Big Red

First a mea culpa:

Forgive me, readers, for I have sinned. I was once a partisan. I was even (and I mean this literally) a card carrying member of the Democratic party. I used to run around in some extremely liberal circles too. Please forgive me, for sin has brought knowledge. I am by no means a conservative either, not now or before, but I have since eschewed political labels of any kind. No political alignment is free of attacks upon free speech either, but one in particular represents its main enemy now: liberalism. 

Perhaps I should write that as “liberalism”? I looked upon the idea of liberalism as standing opposed to racist and sexist concepts, that people have the right to live their personal lives without the interference of state or private actors. It shouldn’t matter what color I am, my ethnic or national heritage, my sexual orientation, any of that. In other words, I viewed it as being meritocratic. How very wrong I was. 

Don’t misunderstand me, I still believe in merit. More than anywhere else, this notion was best instilled in me by the Army. I joined the combat arms as a 19K (armor crewman) and went through training (in my case, OSUT, or “One Station Unit Training”, a combo of Basic and AIT) at Fort Knox, KY (which is where armored units and cavalry trained at the time). I’m not sure what’s become of training there since armor training was moved to Fort Benning, but at the time (during some dark days, I might add, as I was in reception when 9/11 occurred) it was male only trainees. Once I went to my proper unit (the 126th, then an armored unit – yes, a National Guard unit), I still rarely dealt with women in uniform. You might think this would make me disinclined to have women in combat arms roles, but no. In an interview (the video since removed from the website) with WZZM 13 at my old battalion headquarters, I took the opposite view. I’d like to think that women making it through Ranger School backs up my position. More than this, throughout my enlistment, the Army actively opposed people associating with each other based on race (at Fort Knox, for example, I couldn’t help but notice when black trainees tried to associate only with each other, it was black drill sergeants most inclined to force desegregation, as we were “all green”). I would have thought adhering to such principles might put me in opposition with conservatives more than anything, and to an extent that’s sometimes true. I did not expect that I would have to fight for meritocratic ideals against liberals. (I could speak of other ironies too, such as the political persuasion of most military members versus the political structure of the military itself, but that’s another article for another time.)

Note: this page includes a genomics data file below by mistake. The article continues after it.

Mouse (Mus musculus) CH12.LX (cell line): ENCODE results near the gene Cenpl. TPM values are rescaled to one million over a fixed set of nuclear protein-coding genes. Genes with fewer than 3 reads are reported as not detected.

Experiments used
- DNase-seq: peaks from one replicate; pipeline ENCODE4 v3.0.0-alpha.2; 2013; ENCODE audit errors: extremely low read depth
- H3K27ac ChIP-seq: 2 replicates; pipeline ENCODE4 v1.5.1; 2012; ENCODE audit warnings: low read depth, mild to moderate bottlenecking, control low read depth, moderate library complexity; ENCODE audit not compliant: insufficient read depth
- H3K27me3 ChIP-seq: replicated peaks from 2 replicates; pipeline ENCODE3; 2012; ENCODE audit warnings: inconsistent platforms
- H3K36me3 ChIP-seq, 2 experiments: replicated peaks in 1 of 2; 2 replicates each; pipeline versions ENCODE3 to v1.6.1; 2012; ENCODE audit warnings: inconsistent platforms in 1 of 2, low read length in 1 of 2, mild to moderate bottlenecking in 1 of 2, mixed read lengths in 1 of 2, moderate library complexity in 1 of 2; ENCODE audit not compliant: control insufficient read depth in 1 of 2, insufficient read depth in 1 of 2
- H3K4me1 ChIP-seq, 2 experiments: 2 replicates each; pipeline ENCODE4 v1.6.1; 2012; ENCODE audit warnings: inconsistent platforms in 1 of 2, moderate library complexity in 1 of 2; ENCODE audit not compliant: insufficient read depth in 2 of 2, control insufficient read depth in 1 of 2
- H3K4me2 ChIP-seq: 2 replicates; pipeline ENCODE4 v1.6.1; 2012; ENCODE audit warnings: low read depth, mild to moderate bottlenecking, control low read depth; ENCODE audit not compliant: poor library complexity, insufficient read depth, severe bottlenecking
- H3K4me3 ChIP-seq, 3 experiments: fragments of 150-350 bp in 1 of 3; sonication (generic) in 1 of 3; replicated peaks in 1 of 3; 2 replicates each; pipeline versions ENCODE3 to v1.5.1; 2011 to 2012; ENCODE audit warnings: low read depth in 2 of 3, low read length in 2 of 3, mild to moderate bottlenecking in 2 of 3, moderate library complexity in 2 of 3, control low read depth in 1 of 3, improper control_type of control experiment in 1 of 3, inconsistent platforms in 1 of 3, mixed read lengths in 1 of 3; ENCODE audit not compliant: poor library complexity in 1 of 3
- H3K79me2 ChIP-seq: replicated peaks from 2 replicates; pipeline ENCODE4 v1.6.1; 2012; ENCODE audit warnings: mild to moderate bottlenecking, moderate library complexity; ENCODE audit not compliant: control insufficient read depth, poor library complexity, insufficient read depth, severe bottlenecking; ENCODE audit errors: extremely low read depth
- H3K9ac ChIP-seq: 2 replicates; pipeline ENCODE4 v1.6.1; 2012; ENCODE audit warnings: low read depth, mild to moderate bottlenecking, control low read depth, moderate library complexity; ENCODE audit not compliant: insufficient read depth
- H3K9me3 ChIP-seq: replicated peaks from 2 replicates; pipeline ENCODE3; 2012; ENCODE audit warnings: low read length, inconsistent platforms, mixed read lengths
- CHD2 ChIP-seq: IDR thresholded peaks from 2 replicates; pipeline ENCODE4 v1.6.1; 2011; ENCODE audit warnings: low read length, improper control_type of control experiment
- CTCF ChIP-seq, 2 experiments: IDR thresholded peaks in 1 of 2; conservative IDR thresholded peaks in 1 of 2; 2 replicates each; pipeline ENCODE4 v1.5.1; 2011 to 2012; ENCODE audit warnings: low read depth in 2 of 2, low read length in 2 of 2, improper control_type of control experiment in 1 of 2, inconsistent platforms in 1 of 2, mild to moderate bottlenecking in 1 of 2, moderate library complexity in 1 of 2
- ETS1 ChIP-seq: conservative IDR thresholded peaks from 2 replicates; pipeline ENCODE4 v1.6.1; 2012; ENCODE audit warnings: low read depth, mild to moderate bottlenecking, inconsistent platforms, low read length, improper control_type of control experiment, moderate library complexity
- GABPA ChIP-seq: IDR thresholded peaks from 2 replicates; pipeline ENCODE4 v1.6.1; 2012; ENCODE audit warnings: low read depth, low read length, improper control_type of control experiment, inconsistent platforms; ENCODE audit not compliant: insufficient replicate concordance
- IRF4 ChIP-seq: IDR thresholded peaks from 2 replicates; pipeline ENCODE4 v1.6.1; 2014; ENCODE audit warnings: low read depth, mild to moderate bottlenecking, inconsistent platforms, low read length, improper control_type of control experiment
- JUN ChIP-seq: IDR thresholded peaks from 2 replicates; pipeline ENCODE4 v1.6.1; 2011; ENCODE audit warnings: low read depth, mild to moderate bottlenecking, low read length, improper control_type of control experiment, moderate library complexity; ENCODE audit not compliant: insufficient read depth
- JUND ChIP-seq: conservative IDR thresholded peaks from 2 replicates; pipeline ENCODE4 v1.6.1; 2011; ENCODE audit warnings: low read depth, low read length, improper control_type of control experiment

If you’re still with me (I tend not to be terse), I’m groping towards a point, and my point-of-view helps inform it. There are many freedoms under attack by the political left now, especially in it’s ironic alliance with far right reactionary (militant) Islam, but the one I’m concerning myself with at the moment is that of free speech. 

If freedom of speech is taken away, then dumb and silent we may be led, like sheep to the slaughter. – George Washington

Perhaps you are aware of Salman Rushdie, or perhaps you aren’t. If you aren’t, you should familiarize yourself with his story. Despite his being a “Born Again Christian” (a point of scorn directed by the Left against the likes of George W. Bush), liberals tend to revere President Jimmy Carter (forgetting how awful his administration really was). Carter’s response was typical liberal double speak. He waxed on about the West needing to protect Rushdie’s life, and yes we have free speech (a defense he seems to offer so begrudgingly) , but the chief crime here was the offense, and that Rushdie should have seen it coming. When one looks at who reacted to the situation and how, one sees the seed of the war (both cultural and real) we now find ourselves in.